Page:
Woorms - Slake 01I normally don’t take the whole “new year, new me” maxim seriously at all. I mean sure, improvements are a good thing, right? But an entire overhaul of oneself is completely unnecessary. That said, my first review of the year isn’t a one-person black metal project. How novel! In fact, said review involves the words “sludge” and “Louisiana,” two words that’ll make me shove other writers here aside like Patsy Stone gunning for her favorite bottle of vodka. Yep, Slake, the debut album from Louisiana power trio Woorms, broke my combo of icy-cold bedroom blackness once and for all, and you would think that I would be a happy camper here.

Sadly, that’s not fully the case. But first, the strengths. Guitarist Joey Carbo and bassist John Robinson can write some mean riffs, as evidenced on proper opener “Find a Meal, Find a Bed, Find a God,” and the atmospheric “Stiff Upper Lisp,” where the latter finds Carbo’s Kyuss-esque chords reverberating over a tasty drum pattern by Aaron Polk. There are whiffs of Crowbar and Acid Bath in the riff department, which isn’t at all surprising given that Woorms share a geographic commonality with the aforementioned legends. The warm production also works to the band’s benefit, giving everything a nice heft.

What isn’t beneficial, though, is the songwriting. In other words, Woorms suffers from a condition I like to refer to as Myrkuritis, in that the stronger songs end just as they’re starting to go somewhere of note. The big difference here is that Myrkur at least has her powerful voice to fall back on, which is not something that can be said of Carbo’s wildly hit-or-miss delivery. I get that he was aiming for David Yow’s (The Jesus Lizard) chaotic brand of storytelling, but on Slake, it doesn’t hit with the same punch. “Veni Vidi Fucki” consists of just the lyrics “You came… you saw…/You really… fucked it all…” over and over again. “Racist Kevin” begins to lead towards awesome things, but Myrkuritis kicks in before said things happen.

Woorms - Slake 02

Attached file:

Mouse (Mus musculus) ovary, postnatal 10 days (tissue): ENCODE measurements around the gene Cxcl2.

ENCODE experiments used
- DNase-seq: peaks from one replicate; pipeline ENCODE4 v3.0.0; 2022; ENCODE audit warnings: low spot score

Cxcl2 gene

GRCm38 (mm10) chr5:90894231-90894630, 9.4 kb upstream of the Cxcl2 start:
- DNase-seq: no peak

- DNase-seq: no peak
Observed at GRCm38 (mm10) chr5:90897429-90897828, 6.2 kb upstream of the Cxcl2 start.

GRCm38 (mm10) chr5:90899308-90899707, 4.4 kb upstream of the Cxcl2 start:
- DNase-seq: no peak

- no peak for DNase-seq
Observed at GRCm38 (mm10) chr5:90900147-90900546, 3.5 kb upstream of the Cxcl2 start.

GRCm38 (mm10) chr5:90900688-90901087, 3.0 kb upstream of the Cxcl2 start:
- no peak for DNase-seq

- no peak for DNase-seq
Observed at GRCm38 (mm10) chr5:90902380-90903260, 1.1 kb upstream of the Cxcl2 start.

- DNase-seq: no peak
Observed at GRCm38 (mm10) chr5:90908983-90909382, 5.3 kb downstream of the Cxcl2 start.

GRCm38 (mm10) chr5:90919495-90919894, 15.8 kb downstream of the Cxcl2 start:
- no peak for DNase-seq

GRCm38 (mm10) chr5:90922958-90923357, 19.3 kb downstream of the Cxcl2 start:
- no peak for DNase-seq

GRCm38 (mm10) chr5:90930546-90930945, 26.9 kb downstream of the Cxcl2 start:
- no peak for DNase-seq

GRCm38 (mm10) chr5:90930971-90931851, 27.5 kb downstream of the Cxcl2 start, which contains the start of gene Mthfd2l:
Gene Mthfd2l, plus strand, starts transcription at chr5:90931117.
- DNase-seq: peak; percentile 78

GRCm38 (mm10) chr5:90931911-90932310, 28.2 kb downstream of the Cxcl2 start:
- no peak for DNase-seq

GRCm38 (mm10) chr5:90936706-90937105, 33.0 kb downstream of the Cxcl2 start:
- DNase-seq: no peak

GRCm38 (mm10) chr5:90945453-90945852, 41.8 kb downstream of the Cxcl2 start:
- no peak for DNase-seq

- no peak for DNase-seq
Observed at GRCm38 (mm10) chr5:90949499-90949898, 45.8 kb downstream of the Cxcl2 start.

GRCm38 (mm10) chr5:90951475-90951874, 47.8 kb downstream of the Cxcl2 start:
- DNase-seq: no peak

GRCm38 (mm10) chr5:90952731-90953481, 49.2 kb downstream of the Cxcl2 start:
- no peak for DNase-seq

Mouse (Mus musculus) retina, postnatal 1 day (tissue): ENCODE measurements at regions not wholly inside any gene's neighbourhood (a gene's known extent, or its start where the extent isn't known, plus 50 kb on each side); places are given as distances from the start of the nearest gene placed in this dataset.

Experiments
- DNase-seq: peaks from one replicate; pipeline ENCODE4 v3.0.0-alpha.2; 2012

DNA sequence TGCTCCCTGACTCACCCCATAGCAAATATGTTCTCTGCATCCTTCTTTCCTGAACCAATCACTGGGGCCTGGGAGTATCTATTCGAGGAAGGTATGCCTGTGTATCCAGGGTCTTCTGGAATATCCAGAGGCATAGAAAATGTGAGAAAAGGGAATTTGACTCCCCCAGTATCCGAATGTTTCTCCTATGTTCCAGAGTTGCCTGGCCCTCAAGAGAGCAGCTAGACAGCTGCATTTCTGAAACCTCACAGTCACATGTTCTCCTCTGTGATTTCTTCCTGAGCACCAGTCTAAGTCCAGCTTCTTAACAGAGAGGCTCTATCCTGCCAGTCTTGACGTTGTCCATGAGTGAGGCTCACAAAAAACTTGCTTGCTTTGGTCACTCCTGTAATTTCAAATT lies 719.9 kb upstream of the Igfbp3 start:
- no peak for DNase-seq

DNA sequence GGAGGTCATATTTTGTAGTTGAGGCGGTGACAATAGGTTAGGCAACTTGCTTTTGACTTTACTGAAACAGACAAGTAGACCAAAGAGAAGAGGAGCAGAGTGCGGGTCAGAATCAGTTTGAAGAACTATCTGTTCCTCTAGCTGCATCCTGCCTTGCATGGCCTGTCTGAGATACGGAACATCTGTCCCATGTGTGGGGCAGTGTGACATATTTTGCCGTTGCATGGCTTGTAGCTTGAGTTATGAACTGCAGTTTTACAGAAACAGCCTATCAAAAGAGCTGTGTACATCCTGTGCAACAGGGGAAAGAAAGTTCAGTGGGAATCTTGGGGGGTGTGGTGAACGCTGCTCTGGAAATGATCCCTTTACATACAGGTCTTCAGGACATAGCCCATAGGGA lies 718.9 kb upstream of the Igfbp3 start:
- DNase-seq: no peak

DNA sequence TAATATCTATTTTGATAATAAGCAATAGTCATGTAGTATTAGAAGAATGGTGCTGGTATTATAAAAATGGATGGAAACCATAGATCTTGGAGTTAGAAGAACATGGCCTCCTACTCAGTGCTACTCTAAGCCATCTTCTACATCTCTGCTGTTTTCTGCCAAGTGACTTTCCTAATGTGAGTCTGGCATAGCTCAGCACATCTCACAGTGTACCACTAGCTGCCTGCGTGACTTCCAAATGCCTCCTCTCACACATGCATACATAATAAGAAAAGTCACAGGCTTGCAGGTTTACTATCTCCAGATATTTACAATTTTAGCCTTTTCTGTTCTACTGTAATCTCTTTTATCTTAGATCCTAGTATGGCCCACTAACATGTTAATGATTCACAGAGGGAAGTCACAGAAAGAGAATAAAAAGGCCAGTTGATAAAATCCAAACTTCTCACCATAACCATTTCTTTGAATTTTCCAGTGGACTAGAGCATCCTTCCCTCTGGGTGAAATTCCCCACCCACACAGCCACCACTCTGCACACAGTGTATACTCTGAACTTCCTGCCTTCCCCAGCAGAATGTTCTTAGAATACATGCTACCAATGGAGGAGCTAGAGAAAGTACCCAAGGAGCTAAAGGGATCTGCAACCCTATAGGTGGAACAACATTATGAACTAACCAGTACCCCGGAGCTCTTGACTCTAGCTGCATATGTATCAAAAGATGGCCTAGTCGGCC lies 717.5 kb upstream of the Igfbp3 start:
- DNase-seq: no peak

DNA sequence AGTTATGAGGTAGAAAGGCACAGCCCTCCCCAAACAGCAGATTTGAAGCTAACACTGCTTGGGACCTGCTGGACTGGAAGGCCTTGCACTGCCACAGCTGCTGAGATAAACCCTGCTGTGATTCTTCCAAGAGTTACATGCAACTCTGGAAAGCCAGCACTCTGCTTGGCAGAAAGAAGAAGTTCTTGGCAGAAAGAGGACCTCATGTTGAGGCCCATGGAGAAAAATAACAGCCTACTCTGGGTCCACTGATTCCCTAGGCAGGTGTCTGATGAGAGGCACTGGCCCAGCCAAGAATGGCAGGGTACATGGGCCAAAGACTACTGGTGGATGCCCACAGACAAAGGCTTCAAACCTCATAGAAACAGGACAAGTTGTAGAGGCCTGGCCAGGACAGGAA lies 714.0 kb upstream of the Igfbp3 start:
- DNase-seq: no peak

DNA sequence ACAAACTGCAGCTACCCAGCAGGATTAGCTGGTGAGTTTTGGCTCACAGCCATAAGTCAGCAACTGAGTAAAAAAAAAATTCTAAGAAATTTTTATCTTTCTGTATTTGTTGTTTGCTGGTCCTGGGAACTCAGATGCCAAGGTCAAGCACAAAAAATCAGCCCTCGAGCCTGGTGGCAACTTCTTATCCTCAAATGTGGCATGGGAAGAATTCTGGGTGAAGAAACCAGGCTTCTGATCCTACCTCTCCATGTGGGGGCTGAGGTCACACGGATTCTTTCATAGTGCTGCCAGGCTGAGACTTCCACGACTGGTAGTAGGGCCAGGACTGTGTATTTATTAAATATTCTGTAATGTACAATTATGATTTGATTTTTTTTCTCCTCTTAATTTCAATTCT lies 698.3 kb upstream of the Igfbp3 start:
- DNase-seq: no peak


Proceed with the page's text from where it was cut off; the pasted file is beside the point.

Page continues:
But above everything else, Slake hampers itself with another modern-day trope: the over-reliance on samples. Don’t get me wrong; when utilized sparingly, samples can add a great deal to a song or album. Here, it’s a crutch that ends up crippling the final product considerably, with the second half of “Mouth Is a Wound” and the first half of “Veni Vidi Fucki” being mostly (or in the latter’s case, all) samples. The pointless opener “Corpse Corps” and even more pointless “Our Lady of Perpetually Shitfaced” is 100% Grade D-But-Edible samples. Lastly, the second half of the otherwise decent closer “Sore Afraid,” is another time-honored-and-abused trope, the slowed-down riff, made rote by even more samples. One here and there is fine, but bombarding it à la Guy Fieri flavor explosion does no one any favors1.

And it’s a shame too, as there are glimmers of promise found within Slake‘s run time. But for all the promise showcased, there has to be compelling songs as well, and Slake trips on itself. Maybe with some stronger songwriting and far fewer samples, we could see some amazing things from these guys. As it stands, though, give Slake a pass.

 


Rating: 2.0/5.0
DR: 8 | Format Reviewed: 192 kbps mp3
Record Labels: Sludgelord Records (Europe) | Hospital Records (North America)
Websites: woorms.bandcamp.com | facebook.com/woorms
Releases Worldwide: January 18th, 2019

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  1. Who are you to question the Mayor of FlavorTown? – Steel
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